Passover observance offers food symbolism, grain restrictions

This week, 14850 Dining is talking about Passover and its food traditions. Straight out of the Bible’s Book of Exodus, the Passover story is about the Jewish people’s departure from slavery in Egypt, and the holiday is full of traditions that recall aspects of that story. Of course, the most famous Passover meal is the Last Supper — the meal represented in Da Vinci’s painting which Jesus shared with his twelve disciples.

Most of the changes to people’s diet during Passover stem from commemorating the fleeing Jews’ rush to bake their bread before it had a chance to rise. That’s the origin of matzah, for all intents and purposes oversized crackers that some folks get sick of long before the eight days of Passover are over.

Kosher for Passover Coca-Cola. 14850 Photo.

Kosher for Passover Coca-Cola. 14850 Photo.

The tradition of not eating leavened bread, or bread that has had a chance to rise, has been extended to a general prohibition on eating grains during Passover, including not just wheat, rye and barley, but also corn — which means the countless prepared foods that include corn syrup or corn starch are off limits for the week. The good news is that the corn syrup restriction leads to Kosher for Passover Coke, made with sugar cane syrup for a couple of weeks a year. Look for the telltale yellow cap with Hebrew writing on it.

Some observant Jews eliminate not just bread and pasta and other grain items from their diets for a week, but also all legumes — which includes peanuts and soy, so such vegetarian staples as peanut butter and tofu are off-limits. These restrictions are mostly observed by Jews of Ashkenazic, primarily Eastern European, descent, but generally not by those of Sephardic descent, often from northern Africa or Spain. Some Jewish communities are phasing out the restrictions on legumes, and even rice and corn, based on discussions in 2015.

Most alcoholic drinks are grain-based, including beer and whisky, though determined observers might seek out potato-based vodka (most commercial vodkas these days are grain alcohol), sugar cane spirits like rum and cachaça, and agave-based tequila.

not-for-passoverLocal supermarkets offer a mixed bag of Passover supplies for residents stocking up for meals at home. Tops and Wegmans both have large areas set up with not just matzah, but also sodas and candies without corn syrup, cereals and crackers made from matzah meal, Passover noodles and baking mixes, and more. P&C Fresh, the east hill store that Federal regulators forced Tops to divest, has stepped up their game a bit. In the past, they’ve set up a small “Passover” display of items most of which were clearly marked as “not for Passover use.”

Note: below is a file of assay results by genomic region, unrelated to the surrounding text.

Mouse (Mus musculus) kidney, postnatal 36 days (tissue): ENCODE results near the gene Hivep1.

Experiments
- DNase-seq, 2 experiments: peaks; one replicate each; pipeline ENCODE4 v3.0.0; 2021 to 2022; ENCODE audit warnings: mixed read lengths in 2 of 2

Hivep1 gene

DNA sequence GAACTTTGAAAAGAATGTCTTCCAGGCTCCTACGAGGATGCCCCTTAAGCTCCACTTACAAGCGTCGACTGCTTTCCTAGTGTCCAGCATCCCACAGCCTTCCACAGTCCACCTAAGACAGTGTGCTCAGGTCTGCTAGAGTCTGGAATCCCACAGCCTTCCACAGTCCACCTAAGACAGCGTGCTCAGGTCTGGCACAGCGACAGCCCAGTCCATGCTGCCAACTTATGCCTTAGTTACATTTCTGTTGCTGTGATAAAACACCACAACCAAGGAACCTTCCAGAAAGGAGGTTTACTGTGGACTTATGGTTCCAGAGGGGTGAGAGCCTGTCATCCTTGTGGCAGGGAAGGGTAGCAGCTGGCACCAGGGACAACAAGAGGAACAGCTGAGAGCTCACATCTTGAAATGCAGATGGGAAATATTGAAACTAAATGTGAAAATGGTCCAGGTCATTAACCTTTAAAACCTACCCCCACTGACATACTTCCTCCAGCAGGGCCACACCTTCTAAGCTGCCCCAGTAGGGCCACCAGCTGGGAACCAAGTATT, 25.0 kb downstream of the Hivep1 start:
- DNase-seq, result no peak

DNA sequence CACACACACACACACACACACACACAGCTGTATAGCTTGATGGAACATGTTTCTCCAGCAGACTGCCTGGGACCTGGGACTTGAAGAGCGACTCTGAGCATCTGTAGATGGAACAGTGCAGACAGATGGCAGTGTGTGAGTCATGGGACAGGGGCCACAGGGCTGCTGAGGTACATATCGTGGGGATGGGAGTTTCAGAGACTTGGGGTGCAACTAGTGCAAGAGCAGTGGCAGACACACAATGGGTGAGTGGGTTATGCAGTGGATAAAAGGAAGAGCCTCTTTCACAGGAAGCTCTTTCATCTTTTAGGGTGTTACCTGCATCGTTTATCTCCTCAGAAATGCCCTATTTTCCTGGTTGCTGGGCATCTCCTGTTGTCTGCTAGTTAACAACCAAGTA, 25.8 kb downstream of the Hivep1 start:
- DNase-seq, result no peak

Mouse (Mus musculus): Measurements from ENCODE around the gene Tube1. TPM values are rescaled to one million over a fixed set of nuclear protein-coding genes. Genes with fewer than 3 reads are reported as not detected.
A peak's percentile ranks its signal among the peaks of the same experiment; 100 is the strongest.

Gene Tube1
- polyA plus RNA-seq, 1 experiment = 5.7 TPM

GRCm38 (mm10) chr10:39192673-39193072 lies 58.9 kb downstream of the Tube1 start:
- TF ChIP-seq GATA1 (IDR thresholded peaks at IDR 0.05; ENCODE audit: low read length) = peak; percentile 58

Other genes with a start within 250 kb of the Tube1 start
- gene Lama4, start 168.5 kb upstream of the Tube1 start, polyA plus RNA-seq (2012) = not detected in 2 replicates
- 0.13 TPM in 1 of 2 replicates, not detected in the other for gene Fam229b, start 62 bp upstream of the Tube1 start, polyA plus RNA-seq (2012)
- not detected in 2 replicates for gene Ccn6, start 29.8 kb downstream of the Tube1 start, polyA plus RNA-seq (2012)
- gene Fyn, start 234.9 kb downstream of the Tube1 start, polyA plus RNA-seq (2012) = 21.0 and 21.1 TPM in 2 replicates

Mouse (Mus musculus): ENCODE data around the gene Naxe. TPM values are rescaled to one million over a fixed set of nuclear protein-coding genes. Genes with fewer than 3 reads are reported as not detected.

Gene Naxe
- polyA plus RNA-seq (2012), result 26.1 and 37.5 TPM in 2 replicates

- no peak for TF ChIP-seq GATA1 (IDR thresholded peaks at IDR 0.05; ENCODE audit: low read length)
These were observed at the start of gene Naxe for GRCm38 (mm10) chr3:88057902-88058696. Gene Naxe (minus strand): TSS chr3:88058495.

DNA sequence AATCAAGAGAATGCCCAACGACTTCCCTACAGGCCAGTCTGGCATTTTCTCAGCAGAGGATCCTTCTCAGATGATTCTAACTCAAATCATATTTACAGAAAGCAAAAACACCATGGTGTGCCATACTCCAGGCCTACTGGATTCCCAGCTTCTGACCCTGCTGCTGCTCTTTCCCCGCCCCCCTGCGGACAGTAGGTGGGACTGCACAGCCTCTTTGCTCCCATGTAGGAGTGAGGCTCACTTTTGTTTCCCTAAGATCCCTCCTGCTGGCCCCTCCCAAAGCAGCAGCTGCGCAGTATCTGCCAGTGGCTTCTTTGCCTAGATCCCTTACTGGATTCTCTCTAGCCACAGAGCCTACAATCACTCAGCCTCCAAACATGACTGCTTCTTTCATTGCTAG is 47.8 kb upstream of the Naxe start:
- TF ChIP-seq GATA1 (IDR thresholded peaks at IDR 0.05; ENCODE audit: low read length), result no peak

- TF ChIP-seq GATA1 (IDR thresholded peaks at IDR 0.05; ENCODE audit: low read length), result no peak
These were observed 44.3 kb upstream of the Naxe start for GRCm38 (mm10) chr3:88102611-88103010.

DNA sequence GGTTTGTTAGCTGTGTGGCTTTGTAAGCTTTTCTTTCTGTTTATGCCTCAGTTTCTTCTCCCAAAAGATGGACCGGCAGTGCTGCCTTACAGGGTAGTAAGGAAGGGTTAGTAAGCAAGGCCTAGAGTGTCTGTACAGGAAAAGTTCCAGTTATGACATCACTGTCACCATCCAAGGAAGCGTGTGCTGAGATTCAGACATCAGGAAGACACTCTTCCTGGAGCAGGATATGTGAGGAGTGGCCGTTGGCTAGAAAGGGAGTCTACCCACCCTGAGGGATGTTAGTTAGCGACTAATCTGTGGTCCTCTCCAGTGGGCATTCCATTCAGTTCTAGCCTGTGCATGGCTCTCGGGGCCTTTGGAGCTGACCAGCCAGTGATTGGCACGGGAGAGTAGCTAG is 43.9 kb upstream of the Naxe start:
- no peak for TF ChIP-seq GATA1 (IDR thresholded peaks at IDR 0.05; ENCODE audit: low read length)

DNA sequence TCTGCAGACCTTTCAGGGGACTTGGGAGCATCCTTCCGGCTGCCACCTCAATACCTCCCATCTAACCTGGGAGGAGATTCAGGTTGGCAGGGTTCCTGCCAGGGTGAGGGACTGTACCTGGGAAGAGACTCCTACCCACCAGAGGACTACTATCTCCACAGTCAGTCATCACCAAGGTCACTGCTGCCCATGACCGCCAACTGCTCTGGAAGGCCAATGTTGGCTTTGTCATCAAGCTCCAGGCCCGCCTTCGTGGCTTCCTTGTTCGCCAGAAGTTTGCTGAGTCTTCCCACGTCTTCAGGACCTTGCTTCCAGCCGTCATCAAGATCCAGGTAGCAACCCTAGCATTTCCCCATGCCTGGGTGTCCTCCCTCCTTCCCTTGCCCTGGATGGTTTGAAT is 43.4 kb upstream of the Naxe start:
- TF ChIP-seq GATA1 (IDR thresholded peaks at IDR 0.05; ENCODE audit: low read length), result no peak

Chopped liver platter at Hal's Deli.

Chopped liver platter at Hal’s Deli.

Local eateries can help those observing Passover by making sure there are some dishes available without grains — so, salads without croutons, soups without flour or corn starch, and entrees without pasta or rice. Hal’s Deli in downtown Ithaca offers a Passover menu each spring, including matzah ball soup, borscht, salads, and omelets. Some bakeries will have things like flourless chocolate tortes or coconut macaroons on hand, and just about any restaurant can make a salad without croutons or the like. Having matzah on hand — the flat, unleavened, cracker-like bread — will make eateries especially popular for Passover!

Other symbolic foods that appear in the traditional Passover Seder include a lamb shank bone that represent the Paschal sacrifice and the lamb’s blood placed on doorposts to ward off the Angel of Death; and the sweet mixture of apples and walnuts with wine that symbolizes the mortar used in constructing the Pyramids. If you’ve never been to a Passover Seder and want to give it a try, check out the annual Super Seder hosted by Cornell Dining. Reservations are good, but walk-ins are welcome.

You can make sandwiches out of matzah, though they tend to fall apart, and it’s fun to make matzah pizza with the kids. The best use for matzah during Passover is Matzah Brei, basically a matzah omelet made with crumbled-up matzah. It ends up more like a crisp, sweet pancake than like an omelet.

If you’re not Jewish, try not to be offended if some of your friends can’t eat your birthday cake or have some of your whisky with you this week. Whether you’re celebrating Passover or Easter or one of the even-older spring equinox festivals celebrating rebirth, we wish you a happy spring season.

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